The creation of the Western Nigeria Security Network code-named Amotekun by the governments of the South-west states almost two weeks ago has remained a subject of controversy and generating heated debates across the land. The arguments for and against its formation, operation and motive have taken another dimension. TOPE SUNDAY writes.
In Nigeria today, one of the issues that is dominating discourse is Amotekun, a security outfit set up by the governments of the South-west states to protect their domains against security threats and also to protect the lives and property of their subjects and residents.
But the operation Amotekun has generated more controversies and Nigerians seem to be divided over it along ethnic lines. With the trending arguments over it, some southerners and northerners have started engaging one another on media war.
Insecurity in South-west
The South-west is experiencing a resurgence of insecurity. In April 2019, suspected herdsmen killed natives in Iyemero Ekiti in Ikole local government area of Ekiti state when they allegedly invaded the deceased’s’ farmlands.
Also, in July of the same year, the daughter of the chairman of Yoruba socio-cultural organisation, Afenifere, Pa Reuben Fasoranti, M.s Funke Olakunrin, was killed by suspected herdsmen. Late Olakunrin, aged 58, was said to be heading to Ore Junction from Akure, Ondo state, when she was attacked and shot dead by her killers.
Two officers of the Federal Road Safety Corps (FRSC) were also abducted by suspected kidnappers on Osun state road in May, 2019. The kidnapped officers were taken hostage on Akure-Ilesa expressway in Erin Ijesa.
On May 6, of the same year, the spate of violent crimes and kidnappings on Ilesa-Ife-Ibadan expressway reached a new height, when a Professor at the Obafemi Awolowo University Teaching Hospital was abducted by gunmen.
Professor Olayinka Adegbehingbe, an orthopaedic surgeon at the OAUTHC, who was released a day later after the alleged payment of N5 million ransom, was kidnapped while travelling through that route.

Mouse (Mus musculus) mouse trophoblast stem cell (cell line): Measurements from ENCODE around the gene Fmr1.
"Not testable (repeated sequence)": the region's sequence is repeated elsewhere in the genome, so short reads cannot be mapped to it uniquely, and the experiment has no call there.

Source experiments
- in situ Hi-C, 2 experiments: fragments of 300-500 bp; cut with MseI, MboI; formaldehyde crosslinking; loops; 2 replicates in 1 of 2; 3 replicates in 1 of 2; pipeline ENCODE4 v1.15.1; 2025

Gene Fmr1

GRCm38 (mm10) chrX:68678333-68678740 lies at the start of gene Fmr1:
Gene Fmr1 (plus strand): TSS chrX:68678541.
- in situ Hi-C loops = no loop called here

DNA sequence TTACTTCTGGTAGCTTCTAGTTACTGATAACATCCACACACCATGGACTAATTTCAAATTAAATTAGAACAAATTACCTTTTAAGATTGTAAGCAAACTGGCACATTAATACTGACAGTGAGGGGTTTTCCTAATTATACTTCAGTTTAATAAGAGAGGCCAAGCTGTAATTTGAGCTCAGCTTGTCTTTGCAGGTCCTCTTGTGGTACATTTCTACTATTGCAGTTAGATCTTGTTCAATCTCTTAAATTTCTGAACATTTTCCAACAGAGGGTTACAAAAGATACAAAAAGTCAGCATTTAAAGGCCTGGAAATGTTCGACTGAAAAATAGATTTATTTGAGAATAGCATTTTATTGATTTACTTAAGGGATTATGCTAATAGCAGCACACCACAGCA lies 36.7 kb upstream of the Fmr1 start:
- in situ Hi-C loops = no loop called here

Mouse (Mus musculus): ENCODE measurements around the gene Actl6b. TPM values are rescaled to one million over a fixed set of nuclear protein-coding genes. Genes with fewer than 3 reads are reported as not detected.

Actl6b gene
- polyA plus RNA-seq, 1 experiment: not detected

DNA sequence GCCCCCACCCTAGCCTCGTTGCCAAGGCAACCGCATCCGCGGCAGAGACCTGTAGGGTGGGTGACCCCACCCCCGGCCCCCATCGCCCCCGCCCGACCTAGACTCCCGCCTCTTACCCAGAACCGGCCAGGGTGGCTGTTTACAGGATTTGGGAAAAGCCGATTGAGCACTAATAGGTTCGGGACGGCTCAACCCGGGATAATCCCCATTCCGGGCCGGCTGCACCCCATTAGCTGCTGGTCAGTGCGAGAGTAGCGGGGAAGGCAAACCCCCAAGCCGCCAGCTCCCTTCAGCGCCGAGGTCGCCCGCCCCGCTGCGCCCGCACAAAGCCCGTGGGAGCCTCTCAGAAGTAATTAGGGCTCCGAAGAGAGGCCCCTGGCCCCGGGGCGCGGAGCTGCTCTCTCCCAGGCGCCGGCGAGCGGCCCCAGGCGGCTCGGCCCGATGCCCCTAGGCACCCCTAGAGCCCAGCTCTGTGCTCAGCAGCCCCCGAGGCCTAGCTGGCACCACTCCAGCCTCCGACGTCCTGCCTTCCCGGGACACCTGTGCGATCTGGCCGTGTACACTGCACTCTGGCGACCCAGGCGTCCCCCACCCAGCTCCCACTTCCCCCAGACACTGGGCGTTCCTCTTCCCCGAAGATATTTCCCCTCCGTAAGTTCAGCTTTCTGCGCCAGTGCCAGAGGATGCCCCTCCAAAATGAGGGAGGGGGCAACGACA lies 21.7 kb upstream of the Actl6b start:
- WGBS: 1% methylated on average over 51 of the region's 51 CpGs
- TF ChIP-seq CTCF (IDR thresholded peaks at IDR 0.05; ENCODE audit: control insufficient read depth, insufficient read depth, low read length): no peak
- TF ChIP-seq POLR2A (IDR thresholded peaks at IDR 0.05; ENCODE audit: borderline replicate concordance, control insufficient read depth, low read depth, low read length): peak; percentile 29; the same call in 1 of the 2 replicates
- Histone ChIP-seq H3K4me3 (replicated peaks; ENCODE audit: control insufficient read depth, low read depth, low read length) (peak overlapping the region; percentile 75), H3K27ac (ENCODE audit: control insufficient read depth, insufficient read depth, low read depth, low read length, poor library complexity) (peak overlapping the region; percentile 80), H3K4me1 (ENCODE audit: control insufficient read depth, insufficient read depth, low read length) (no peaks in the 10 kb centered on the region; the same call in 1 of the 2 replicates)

Disturbed by the high rate of crimes in the South-west, the governors from the zone on January 9, 2020, flagged off the operations of the Western Nigeria Security Network, code-named Amotekun.
At its launch in Ibadan, the Oyo state capital, the chairman of the Nigeria Governors’ Forum, Dr. Kayode Fayemi, who is also the governor of Ekiti state, said Operation Amotekun is not a duplication or replacement for the Nigerian Police, rather, it is a complement that will give confidence that people are looking for.
“Amotekun is a complement that will give our people confidence that they are being looked after by those they elected into office. So, we do not want this to create fear in the mind of anybody as we are not creating a regional police force and are fully aware of the steps we must take to have state police. We do not want anybody to misconstrue the concept of Amotekun,” he had said.
On January 14, barely five days after it was launched, the federal government came out to declare that its formation was illegal.
The Attorney- General and Minister for Justice, Abubakar Malami, in a statement signed by his Special Assistant on Media and Public Relations, Dr. Umar Gwandu, said the issues of defence and security are under the exclusive list and not with the states.
He had said, “The setting up of the paramilitary organisation called Amotekun is illegal and runs contrary to the provisions of the Nigerian law. The Constitution of the Federal Republic of Nigeria 1999 (as amended) has established the Army, Navy and Air Force, including the Police and other numerous paramilitary organisations for the purpose of the defence of Nigeria.
“As a consequence of this, no state government, whether singly or in a group has the legal right and competence to establish any form of organisation or agency for the defence of Nigeria or any of its constituent parts.
“This is sanctioned by the provision of Item 45 of the Second Schedule of the Constitution of the Federal Republic of Nigeria (as amended) authorizing the Police and other federal security services established by law to maintain law and order.
“Finally, it is important to put on record that the Office of the Attorney-General and Minister of Justice was not consulted on the matter. If it had, proper information and guidance would have been offered to ensure that Nigeria’s defence and corporate entity are preserved at all times.”
Malami’s comment and description of Operation Amotekun stirred up controversies as people expressed divided opinions on the legality or otherwise of his statement.
Leading in defence of the security outfit, Chief Afe Babalola, SAN, in a statement criticised the federal government’s pronouncement, arguing that Amotekun “is constitutional and legal.”